That festering well in the Gulf of Mexico may or may not be capped for now, but the wisecracks over those initials, BP, will never end—though of course snide remarks are the least of BP’s problems. Lawsuits, a steep decline in market capitalization, and a muddied image are among many factors that have BP in a deep hole. Now the oil firm has acquired a company that will either prove to be a stepping stone to increased investment in clean energy—or is a token move to quiet critics and undermine potential competition to its oil and gas business?
Late last week BP Biofuels agreed to buy Verenium Corporation, a producer of high-performance enzymes for use in industrial processes, including cellulosic biofuel production. The transaction, valued at US$98.3 million, gives BP control of Verenium’s biofuels facilities in southwest Louisiana and San Diego, and in turn provides Verenium with cash to grow its commercial enzyme business. According to BP Biofuel’s CEO, the Verenium transaction bolsters BP’s position as a leader in the biofuels market with an integrated end-to-end capability, from the initial research and development to distribution and blending. The timing is crucial for Verenium, which lost over US$56 million last year.
The deal is a drop in the bucket when measuring BP’s investments in biofuels, which have totaled US$3 billion since 2005. Since the Deepwater Horizon fiasco began in April, the costs to BP have reached a minimum of US$3 billion. Those liabilities will only grow, and meanwhile, the scrutiny and criticism will hardly fade in the coming months and years—so BP really does not have much choice other than to ramp up its investment in clean fuels.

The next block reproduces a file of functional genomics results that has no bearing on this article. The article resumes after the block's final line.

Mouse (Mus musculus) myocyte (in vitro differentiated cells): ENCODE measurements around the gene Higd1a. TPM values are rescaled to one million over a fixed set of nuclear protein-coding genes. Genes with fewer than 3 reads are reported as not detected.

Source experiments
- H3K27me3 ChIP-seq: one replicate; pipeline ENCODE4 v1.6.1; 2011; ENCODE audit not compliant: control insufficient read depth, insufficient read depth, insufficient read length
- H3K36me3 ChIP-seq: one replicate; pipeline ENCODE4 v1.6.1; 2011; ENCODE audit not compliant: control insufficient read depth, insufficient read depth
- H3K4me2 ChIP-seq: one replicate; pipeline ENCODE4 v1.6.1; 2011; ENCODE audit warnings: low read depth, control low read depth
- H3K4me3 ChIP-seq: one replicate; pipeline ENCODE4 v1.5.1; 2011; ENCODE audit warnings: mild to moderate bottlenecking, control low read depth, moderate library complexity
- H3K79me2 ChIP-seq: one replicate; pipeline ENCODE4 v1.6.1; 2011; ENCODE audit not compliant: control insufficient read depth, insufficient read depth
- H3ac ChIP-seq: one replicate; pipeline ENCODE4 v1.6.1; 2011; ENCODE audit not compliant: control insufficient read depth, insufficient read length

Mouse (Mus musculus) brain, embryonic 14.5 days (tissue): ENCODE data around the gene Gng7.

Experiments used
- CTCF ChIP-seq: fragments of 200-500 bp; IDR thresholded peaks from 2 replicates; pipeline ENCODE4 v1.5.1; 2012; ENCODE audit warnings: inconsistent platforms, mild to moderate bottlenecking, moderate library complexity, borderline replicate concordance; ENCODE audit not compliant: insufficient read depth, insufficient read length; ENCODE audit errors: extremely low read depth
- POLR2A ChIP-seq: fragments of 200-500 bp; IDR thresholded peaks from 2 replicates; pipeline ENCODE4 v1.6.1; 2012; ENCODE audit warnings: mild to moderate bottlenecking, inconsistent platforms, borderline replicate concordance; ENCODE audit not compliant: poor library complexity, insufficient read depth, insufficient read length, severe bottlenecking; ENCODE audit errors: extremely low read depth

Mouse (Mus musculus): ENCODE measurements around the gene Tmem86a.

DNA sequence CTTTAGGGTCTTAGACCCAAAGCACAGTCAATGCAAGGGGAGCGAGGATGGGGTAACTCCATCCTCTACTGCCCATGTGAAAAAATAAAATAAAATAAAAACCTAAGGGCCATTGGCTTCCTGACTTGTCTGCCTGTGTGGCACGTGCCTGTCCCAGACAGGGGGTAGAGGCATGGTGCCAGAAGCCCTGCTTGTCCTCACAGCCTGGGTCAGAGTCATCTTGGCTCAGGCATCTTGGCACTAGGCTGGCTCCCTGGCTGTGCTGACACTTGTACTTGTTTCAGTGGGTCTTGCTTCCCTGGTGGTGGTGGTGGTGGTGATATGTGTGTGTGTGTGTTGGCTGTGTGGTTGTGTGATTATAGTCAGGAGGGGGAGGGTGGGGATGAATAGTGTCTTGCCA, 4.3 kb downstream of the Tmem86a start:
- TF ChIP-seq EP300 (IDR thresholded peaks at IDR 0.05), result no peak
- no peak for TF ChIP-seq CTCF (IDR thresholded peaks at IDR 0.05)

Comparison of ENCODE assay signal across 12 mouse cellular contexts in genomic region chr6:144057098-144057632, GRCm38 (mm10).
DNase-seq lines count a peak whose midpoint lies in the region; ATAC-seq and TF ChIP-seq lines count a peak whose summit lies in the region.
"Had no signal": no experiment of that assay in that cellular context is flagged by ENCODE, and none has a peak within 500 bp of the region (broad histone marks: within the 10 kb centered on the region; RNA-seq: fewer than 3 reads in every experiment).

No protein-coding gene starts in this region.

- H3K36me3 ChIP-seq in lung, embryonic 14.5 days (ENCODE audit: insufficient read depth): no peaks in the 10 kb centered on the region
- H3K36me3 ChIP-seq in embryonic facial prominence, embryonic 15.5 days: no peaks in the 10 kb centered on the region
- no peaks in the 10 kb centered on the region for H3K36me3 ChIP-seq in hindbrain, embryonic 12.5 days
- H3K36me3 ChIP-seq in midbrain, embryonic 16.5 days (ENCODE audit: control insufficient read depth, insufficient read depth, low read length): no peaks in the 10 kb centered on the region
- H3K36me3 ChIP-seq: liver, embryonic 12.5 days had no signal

Or does it? Some would argue that this deal is just another chapter in big oil sabotaging technologies that could potentially compete with fossil fuels. A few minutes in a search engine will generate many stories about how BP and competing firms have done all they could to ensure that hydrocarbons are the only fuel source available on the market. Some of these stories are urban legends; others reveal shameless sabotage.
Nevertheless, BP’s latest purchase could be a harbinger of the future of biofuels: an industry would need the financial investment and infrastructure that only big oil can provide. New energy technologies require massive scale and an extensive distribution network if they become part of our future energy mix. Start-up firms like Vernenium do not have the resources or cash: but the giants like BP, Shell, and Chevron have plenty. And as oil becomes more difficult to extract and countries reevaluate whether they want to pursue dangerous offshore oil extraction, we may well see more deals similar to the ones that BP made to purchase Vernenium.